Thursday, July 28, 2005

Order in the court

Yesterday I weaseled my way out of jury duty. About twenty other jurors and I had to return for an unprecedented third day of potential jury selection, much to my chagrin, and at the moment when I realized I had to go back to possibly become part of a jury on a five- or six-day trial, this little immersion into civics and participatory government stopped being fun. "Ok," I thought. "That will be enough."

I thought long and hard about how to make myself unattractive to the lawyers. I decided to nourish some of my own attitudes and plump them up, teasing them out like the hair on a midwestern person: well, I do sort of think police officers are more reliable than other people.... and if someone was innocent, why wouldn't they testify on their own behalf? Sure enough, after five jurors had been selected, I was called to a jury panel. There were nineteen of us, and I presumed they were looking for nine others. I made my first volley with the prosecutor, discussing my cousin who's a cop and my trust in the profession. I didn't want to toe the line into blind faith, but I came sort of close. Another attorney asked the group if we thought the indictment was proof of any wrongdoing, and I said, "well, where there's smoke, there's fire." He didn't like this, and started talking about how we could endlessly battle in cliches...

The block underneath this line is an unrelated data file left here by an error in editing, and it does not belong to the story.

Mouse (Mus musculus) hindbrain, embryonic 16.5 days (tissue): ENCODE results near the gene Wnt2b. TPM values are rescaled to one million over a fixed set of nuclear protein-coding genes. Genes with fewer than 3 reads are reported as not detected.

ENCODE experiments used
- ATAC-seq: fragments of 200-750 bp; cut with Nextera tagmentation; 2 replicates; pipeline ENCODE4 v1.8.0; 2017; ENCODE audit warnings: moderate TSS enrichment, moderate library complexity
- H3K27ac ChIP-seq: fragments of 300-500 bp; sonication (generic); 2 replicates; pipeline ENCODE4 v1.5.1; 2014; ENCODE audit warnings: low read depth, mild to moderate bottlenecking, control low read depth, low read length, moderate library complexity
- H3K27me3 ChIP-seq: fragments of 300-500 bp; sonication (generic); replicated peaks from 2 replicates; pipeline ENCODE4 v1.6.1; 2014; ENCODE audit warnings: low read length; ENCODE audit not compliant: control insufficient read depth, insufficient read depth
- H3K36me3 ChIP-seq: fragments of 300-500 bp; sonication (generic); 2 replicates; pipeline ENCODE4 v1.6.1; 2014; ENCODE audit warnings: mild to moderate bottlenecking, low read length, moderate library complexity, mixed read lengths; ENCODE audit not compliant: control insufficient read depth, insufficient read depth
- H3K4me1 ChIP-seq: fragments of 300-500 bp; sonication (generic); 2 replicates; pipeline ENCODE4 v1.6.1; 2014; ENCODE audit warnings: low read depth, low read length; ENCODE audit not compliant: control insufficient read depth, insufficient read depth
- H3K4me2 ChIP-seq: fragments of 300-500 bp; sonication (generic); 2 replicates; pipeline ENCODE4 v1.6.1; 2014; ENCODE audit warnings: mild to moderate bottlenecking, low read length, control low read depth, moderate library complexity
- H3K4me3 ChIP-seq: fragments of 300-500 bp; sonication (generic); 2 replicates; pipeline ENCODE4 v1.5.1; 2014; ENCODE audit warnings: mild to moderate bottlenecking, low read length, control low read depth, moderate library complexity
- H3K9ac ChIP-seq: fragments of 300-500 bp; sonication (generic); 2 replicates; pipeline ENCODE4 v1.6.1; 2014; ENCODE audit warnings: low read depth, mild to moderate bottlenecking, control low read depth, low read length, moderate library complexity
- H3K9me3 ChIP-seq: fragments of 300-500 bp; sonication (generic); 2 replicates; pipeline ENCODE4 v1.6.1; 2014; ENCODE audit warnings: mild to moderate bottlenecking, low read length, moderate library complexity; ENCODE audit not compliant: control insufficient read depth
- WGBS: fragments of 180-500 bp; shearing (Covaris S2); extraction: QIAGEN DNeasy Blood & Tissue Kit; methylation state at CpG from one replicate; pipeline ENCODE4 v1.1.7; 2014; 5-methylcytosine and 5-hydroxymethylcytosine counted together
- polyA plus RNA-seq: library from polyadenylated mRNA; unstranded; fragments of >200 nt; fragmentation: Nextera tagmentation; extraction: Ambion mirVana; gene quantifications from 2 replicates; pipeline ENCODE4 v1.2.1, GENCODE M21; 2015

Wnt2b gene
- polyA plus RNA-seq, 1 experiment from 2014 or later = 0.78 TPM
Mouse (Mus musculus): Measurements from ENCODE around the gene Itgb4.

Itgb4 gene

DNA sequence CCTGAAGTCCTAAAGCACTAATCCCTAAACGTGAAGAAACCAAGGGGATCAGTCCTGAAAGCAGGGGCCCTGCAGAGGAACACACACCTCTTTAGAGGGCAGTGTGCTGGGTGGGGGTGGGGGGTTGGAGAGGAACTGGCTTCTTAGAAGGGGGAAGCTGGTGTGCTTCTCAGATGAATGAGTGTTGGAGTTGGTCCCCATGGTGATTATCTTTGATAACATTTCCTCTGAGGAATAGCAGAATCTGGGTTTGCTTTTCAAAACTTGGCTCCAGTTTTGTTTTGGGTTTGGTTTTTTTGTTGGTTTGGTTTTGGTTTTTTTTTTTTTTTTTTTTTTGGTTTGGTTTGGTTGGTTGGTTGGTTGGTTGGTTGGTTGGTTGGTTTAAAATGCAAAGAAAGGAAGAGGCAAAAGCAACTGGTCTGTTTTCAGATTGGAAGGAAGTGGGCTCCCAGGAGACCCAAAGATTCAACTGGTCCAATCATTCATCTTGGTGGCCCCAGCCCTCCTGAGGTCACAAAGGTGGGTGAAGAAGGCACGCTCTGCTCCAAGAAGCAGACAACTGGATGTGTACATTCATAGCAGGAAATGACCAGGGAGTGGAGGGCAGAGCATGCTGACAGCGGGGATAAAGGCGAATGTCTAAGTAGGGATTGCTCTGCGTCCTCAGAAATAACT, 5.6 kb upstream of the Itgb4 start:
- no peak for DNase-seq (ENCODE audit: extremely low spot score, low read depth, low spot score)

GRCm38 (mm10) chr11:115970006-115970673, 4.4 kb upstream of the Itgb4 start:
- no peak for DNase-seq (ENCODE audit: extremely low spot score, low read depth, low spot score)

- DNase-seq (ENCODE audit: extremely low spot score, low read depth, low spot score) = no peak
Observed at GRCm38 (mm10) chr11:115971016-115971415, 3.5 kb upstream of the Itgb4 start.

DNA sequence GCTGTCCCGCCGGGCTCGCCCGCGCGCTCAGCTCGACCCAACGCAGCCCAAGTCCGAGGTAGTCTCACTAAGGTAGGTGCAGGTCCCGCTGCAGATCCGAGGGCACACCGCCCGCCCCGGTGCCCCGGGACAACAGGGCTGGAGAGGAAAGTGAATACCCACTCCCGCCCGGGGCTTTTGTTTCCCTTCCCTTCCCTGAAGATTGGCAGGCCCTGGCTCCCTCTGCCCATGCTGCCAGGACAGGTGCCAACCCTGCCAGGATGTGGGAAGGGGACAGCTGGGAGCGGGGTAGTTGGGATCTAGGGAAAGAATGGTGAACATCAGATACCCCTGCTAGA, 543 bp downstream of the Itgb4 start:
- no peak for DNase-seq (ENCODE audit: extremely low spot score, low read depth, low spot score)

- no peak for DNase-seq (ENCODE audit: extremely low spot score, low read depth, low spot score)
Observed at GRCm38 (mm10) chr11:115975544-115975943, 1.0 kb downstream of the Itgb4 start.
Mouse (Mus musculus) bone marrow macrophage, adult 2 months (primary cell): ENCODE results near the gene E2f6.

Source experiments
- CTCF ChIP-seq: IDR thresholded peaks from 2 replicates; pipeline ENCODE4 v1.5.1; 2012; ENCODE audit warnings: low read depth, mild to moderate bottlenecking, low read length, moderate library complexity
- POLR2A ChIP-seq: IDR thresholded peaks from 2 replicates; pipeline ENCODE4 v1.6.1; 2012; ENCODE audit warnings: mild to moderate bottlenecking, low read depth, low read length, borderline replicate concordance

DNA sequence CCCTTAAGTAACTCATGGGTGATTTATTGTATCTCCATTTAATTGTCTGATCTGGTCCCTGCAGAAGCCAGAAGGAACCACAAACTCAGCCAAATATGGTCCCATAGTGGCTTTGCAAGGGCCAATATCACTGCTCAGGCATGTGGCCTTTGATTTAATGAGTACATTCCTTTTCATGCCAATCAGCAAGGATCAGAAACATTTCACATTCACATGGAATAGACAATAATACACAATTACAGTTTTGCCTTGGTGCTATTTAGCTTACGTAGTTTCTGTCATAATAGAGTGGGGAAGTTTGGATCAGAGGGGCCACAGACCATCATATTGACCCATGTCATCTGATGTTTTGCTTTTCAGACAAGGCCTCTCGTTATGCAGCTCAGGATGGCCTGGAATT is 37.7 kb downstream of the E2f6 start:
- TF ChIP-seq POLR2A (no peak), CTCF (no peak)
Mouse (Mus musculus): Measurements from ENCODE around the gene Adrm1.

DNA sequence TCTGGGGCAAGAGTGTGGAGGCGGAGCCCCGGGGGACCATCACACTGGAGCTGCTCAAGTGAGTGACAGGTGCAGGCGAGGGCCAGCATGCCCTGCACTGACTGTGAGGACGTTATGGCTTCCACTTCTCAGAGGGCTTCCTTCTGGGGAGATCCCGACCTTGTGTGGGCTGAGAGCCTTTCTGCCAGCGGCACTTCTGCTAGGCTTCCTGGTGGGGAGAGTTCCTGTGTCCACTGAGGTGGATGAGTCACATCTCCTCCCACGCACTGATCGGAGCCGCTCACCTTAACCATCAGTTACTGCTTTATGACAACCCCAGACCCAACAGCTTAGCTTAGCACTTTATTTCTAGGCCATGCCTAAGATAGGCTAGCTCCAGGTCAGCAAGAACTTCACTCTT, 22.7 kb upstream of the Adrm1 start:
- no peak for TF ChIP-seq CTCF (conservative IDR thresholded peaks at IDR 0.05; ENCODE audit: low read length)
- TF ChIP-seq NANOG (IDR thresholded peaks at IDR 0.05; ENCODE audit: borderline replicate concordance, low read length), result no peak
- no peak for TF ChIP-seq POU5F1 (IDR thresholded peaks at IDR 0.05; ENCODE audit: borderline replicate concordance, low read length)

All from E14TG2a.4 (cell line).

At lunch I started to get nervous. I knew the odds weren't good, and how could I compete with the jurors who had been crime victims themselves? I briefly considered buying a laxative at the drugstore and consuming it right when I went back in, but this would have been a little rash. I think I sealed the deal, though, when the prosecutor was (in a certain interminable prosecutorial fashion) reminding us that this wasn't "Law & Order" or "CSI" - there were no scripts, no neat resolutions, just real people. Could we all agree to that? I was nodding and smiling as she droned on. "Yes, Mr. ----, I see you nodding?"

I opened my hands. "I think we can all agree that this isn't a movie," I said. One other juror laughed. I don't think the prosecutor appreciated it.

But you know what? They excused me from the jury. I was kind of a jerk, but I didn't lie or lose my integrity. (I see that now I sound like a booted reality show contestant, but whatever.) I served my duty for three days and I've fulfilled my jury requirements for the next six years. It was an interesting lesson for law school, that's for sure.

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